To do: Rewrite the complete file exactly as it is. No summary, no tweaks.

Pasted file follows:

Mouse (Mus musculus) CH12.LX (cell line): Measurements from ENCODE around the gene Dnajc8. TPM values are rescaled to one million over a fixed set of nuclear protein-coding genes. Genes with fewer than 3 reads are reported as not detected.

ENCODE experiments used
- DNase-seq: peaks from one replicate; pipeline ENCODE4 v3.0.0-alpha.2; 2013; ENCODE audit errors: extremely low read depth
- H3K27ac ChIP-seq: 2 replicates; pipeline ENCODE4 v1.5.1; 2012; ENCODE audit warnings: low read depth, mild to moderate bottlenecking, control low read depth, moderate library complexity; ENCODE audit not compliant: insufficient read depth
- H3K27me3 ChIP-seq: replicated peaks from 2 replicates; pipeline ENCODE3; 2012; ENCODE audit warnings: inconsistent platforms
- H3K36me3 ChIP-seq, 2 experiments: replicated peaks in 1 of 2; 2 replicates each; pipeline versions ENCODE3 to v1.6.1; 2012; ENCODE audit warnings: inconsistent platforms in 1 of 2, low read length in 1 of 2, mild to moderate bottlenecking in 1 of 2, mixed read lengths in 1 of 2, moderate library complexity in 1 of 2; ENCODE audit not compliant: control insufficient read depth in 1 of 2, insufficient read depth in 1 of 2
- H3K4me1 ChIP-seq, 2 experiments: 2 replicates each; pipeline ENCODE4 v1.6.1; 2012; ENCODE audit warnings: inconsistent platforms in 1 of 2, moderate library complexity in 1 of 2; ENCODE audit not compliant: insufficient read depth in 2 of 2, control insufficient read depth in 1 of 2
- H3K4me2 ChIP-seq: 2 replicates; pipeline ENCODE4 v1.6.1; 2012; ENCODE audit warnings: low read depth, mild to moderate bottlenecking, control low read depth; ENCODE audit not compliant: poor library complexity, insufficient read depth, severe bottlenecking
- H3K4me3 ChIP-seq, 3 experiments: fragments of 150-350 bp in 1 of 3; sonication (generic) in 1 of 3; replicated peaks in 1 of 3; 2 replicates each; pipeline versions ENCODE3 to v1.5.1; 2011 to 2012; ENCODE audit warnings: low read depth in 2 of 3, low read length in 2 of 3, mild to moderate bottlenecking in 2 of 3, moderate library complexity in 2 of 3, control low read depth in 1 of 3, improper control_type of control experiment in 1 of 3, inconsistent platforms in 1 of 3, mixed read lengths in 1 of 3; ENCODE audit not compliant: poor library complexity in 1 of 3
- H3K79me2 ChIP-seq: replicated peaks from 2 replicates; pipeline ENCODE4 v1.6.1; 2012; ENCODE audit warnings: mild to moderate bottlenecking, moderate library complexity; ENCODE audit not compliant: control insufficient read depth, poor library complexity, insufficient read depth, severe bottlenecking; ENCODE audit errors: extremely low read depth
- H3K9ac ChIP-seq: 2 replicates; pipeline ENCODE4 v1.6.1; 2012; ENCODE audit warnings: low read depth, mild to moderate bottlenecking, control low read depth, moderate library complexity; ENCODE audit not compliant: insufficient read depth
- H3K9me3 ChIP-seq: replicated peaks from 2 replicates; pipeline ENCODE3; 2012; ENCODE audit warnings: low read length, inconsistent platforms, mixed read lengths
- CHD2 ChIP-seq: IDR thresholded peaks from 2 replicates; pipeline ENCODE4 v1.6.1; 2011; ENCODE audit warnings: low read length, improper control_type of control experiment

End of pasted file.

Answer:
Mouse (Mus musculus) CH12.LX (cell line): Measurements from ENCODE around the gene Dnajc8. TPM values are rescaled to one million over a fixed set of nuclear protein-coding genes. Genes with fewer than 3 reads are reported as not detected.

ENCODE experiments used
- DNase-seq: peaks from one replicate; pipeline ENCODE4 v3.0.0-alpha.2; 2013; ENCODE audit errors: extremely low read depth
- H3K27ac ChIP-seq: 2 replicates; pipeline ENCODE4 v1.5.1; 2012; ENCODE audit warnings: low read depth, mild to moderate bottlenecking, control low read depth, moderate library complexity; ENCODE audit not compliant: insufficient read depth
- H3K27me3 ChIP-seq: replicated peaks from 2 replicates; pipeline ENCODE3; 2012; ENCODE audit warnings: inconsistent platforms
- H3K36me3 ChIP-seq, 2 experiments: replicated peaks in 1 of 2; 2 replicates each; pipeline versions ENCODE3 to v1.6.1; 2012; ENCODE audit warnings: inconsistent platforms in 1 of 2, low read length in 1 of 2, mild to moderate bottlenecking in 1 of 2, mixed read lengths in 1 of 2, moderate library complexity in 1 of 2; ENCODE audit not compliant: control insufficient read depth in 1 of 2, insufficient read depth in 1 of 2
- H3K4me1 ChIP-seq, 2 experiments: 2 replicates each; pipeline ENCODE4 v1.6.1; 2012; ENCODE audit warnings: inconsistent platforms in 1 of 2, moderate library complexity in 1 of 2; ENCODE audit not compliant: insufficient read depth in 2 of 2, control insufficient read depth in 1 of 2
- H3K4me2 ChIP-seq: 2 replicates; pipeline ENCODE4 v1.6.1; 2012; ENCODE audit warnings: low read depth, mild to moderate bottlenecking, control low read depth; ENCODE audit not compliant: poor library complexity, insufficient read depth, severe bottlenecking
- H3K4me3 ChIP-seq, 3 experiments: fragments of 150-350 bp in 1 of 3; sonication (generic) in 1 of 3; replicated peaks in 1 of 3; 2 replicates each; pipeline versions ENCODE3 to v1.5.1; 2011 to 2012; ENCODE audit warnings: low read depth in 2 of 3, low read length in 2 of 3, mild to moderate bottlenecking in 2 of 3, moderate library complexity in 2 of 3, control low read depth in 1 of 3, improper control_type of control experiment in 1 of 3, inconsistent platforms in 1 of 3, mixed read lengths in 1 of 3; ENCODE audit not compliant: poor library complexity in 1 of 3
- H3K79me2 ChIP-seq: replicated peaks from 2 replicates; pipeline ENCODE4 v1.6.1; 2012; ENCODE audit warnings: mild to moderate bottlenecking, moderate library complexity; ENCODE audit not compliant: control insufficient read depth, poor library complexity, insufficient read depth, severe bottlenecking; ENCODE audit errors: extremely low read depth
- H3K9ac ChIP-seq: 2 replicates; pipeline ENCODE4 v1.6.1; 2012; ENCODE audit warnings: low read depth, mild to moderate bottlenecking, control low read depth, moderate library complexity; ENCODE audit not compliant: insufficient read depth
- H3K9me3 ChIP-seq: replicated peaks from 2 replicates; pipeline ENCODE3; 2012; ENCODE audit warnings: low read length, inconsistent platforms, mixed read lengths
- CHD2 ChIP-seq: IDR thresholded peaks from 2 replicates; pipeline ENCODE4 v1.6.1; 2011; ENCODE audit warnings: low read length, improper control_type of control experiment